Adolescents encounter many obstacles to safe sex and pregnancy prevention. Along with issues of access, cost, fear of side effects, compromised privacy and confidentiality, bias of providers, and socio-cultural and religious concerns – there are myths and misconceptions to contraceptive use. Myths and misconceptions without validity are a major contribution to non-use, discontinuation, and low uptake of modern contraceptives.
We’ve asked girls across Nigeria, Ethiopia and Kenya what was keeping them from using modern contraceptives. Here is what they told us:
Myth: If I stand up or wash myself after having sex, I won’t get pregnant Myth Buster: False! All it takes to get pregnant is a sperm, which is tiny and invisible. After getting up to wash, there is still very high risk of getting pregnant.
Myth: Pregnancy prevention methods (contraceptives) are only for married women and moms Myth Buster: False! Pregnancy prevention methods can be used by every girl or woman who has reached reproductive age and begun ovulation – whether married or not.
Myth: I am too young to take up a method to prevent pregnancy Myth Buster: False! Once a girl or woman starts ovulating, she is able get pregnant if she has unprotected sex, thus should use a pregnancy prevention method, regardless of her age.
Myth: I won’t be able to get pregnant after I stop using a method Myth Buster: False! There are temporary methods of preventing unplanned pregnancies. This means that fertility is suspended only while the method is used and you will be able to get pregnant again when it is discontinued. Methods have varying periods of protection from pregnancy.
Myth: Girls who use modern Pregnancy Prevention methods, such as Pills are Promiscuous Myth Buster: False! Using modern methods to prevent unplanned pregnancy is taking responsibility for your life. Using contraceptives is a smart decision to help you achieve the future you envision.
Myths: Modern contraceptive methods can hurt my body Myth Buster: False! Modern methods of preventing pregnancy are safe and effective. They do have varying side effects, like every other medication. There is a method for everyone. Choose the one that is best for you.
Myth: Drinking sprite and lime after sex can protect against getting pregnant Myth Buster: False! Concoctions such as sprite and lime or spirits have no proven effect on preventing pregnancy. They do have risk of causing damage to the organs of the body.
Efforts to address sexual and reproductive health myths and misperceptions must employ multifaceted approaches at both individual and community levels. Across A360 geographies, the project has found what works – engage key influencers and community gatekeepers:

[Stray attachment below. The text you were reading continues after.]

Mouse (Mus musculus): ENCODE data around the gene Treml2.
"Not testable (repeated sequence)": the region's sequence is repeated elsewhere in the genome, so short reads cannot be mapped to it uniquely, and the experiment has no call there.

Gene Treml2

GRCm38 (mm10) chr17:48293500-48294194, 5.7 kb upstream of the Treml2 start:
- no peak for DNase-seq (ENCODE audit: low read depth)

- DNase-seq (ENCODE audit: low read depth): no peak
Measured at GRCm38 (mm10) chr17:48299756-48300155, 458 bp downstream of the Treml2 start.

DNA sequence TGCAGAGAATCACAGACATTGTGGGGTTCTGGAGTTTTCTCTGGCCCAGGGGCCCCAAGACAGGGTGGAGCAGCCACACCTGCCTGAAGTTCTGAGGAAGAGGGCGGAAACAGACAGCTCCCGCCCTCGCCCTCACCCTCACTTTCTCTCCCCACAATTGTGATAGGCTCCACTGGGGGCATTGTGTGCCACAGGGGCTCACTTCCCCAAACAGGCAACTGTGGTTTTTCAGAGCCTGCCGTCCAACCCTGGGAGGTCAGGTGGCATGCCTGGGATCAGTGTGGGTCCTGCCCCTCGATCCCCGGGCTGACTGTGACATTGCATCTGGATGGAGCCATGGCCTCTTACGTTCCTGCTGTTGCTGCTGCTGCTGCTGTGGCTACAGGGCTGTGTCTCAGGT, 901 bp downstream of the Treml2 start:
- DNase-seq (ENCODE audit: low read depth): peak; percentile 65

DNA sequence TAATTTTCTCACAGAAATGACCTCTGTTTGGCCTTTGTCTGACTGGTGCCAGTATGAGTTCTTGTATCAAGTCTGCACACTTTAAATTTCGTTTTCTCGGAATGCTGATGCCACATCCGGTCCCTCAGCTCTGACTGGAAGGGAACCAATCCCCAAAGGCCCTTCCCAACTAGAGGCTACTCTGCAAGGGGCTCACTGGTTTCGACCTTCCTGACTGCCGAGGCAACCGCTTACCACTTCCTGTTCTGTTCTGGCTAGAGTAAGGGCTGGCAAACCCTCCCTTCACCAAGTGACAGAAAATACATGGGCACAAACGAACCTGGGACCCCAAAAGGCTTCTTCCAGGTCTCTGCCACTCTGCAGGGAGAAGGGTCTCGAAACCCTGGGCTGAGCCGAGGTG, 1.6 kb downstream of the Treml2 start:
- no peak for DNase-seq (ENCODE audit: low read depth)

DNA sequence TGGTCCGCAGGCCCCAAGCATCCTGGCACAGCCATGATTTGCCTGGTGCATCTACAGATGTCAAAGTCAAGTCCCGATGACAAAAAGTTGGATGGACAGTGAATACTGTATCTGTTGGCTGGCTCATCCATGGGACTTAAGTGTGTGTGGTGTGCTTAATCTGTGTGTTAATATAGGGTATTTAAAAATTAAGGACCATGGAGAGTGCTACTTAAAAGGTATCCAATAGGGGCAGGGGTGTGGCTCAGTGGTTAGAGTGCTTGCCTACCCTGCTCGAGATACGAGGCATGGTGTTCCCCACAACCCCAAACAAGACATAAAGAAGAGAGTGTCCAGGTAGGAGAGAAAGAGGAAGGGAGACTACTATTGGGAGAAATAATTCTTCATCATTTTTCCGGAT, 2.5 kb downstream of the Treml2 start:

- A360 mobilizers and Health extension workers encourage girls to speak directly with providers for accurate information about their reproductive health.
- In Nigeria during sessions – like Life, Family and Heath (LFH) or Life, Love and Health (LLH) classes and Binti Shupavu clinics in Kenya – misconceptions are debunked through educational presentations and dialogue held in environments where girls feel safe to ask questions about their sexual health, show interest in contraceptive options and share their experiences.
- Mothers of adolescent girls:
- A360 engages mothers of girls in targeted group sessions. In Nigeria these are called “Mom sessions” and in Kenya “Bintu Shupavu Stories”. These sessions engage mothers or females closest to the girls to address reproductive health misinformation and encourage their support for the decisions girls make about their bodies and futures.
- Community/religious leaders:
- A360 recruits and trains community and religious leaders as allies of young women and their reproductive health. These key influencers and community gatekeepers conduct sessions with other key influencers and gatekeepers in their community (while having health providers in attendance for clarity on any health concerns) to reach parents or other key influencers of young girls with the facts. This helps create enabling environments for girls as they access sexual and reproductive health services.
- A360 equips providers with the skills and capacity to counsel girls using the counseling for choice methodology (C4C), ensuring girls have agency in determining their reproductive healthcare and acquiring contraceptive methods that fit their needs.
The A360 project is currently testing contraception “fun facts” discussions through engagement sessions with key influencers, community gatekeepers and girls – to debunk myths in an exciting way.
Learn more about A360’s girl-centered contraceptive programs here: https://a360learninghub.org/